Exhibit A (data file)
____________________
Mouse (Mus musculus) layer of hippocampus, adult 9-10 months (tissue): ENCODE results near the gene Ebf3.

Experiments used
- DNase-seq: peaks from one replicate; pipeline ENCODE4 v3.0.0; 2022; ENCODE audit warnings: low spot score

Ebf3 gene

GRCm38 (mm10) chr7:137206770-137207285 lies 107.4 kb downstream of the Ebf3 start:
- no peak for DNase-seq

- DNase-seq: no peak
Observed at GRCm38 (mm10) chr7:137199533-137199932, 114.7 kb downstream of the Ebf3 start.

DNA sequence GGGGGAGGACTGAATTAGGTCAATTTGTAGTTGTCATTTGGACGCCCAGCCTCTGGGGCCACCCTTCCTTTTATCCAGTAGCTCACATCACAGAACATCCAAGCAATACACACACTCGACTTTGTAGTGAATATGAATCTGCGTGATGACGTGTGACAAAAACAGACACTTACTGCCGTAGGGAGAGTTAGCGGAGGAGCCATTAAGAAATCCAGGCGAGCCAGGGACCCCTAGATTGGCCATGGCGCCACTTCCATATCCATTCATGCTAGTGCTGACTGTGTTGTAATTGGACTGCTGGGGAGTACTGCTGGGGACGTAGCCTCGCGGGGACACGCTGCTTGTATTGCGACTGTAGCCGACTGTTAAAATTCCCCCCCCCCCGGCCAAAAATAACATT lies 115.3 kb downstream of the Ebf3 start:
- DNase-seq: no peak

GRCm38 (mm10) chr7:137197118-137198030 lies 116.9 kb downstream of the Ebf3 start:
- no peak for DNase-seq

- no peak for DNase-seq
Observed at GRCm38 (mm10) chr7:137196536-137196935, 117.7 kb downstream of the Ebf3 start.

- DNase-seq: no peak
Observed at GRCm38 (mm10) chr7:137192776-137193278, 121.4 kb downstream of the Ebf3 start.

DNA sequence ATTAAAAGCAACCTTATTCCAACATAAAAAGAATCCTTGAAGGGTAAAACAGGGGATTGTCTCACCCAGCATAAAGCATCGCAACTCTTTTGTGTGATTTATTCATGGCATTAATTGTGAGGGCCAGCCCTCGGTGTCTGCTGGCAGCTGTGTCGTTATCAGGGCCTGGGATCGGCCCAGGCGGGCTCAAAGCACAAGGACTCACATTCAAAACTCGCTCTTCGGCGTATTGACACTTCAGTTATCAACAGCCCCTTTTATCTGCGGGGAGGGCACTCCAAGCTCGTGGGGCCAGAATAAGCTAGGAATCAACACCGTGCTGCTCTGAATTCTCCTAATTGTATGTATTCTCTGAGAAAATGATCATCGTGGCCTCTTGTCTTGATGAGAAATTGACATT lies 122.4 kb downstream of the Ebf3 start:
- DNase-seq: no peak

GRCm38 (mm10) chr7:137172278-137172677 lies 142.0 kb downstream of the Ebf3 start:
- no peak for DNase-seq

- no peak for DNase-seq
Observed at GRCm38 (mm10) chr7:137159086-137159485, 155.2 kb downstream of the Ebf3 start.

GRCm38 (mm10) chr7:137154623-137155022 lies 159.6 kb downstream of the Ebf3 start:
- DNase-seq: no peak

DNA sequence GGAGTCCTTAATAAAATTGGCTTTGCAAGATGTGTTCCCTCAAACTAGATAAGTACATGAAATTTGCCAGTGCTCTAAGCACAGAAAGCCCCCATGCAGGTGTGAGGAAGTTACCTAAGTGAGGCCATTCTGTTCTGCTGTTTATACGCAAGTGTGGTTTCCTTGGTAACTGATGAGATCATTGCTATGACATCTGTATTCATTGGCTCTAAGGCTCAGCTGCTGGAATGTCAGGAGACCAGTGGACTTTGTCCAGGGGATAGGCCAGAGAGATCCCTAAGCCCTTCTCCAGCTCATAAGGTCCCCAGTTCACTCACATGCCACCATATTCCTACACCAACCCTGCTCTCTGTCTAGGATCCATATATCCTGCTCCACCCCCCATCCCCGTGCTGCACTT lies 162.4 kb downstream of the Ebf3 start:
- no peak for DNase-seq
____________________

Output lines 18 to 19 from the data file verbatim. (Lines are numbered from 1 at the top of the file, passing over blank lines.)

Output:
- DNase-seq: no peak

GRCm38 (mm10) chr7:137172278-137172677 lies 142.0 kb downstream of the Ebf3 start: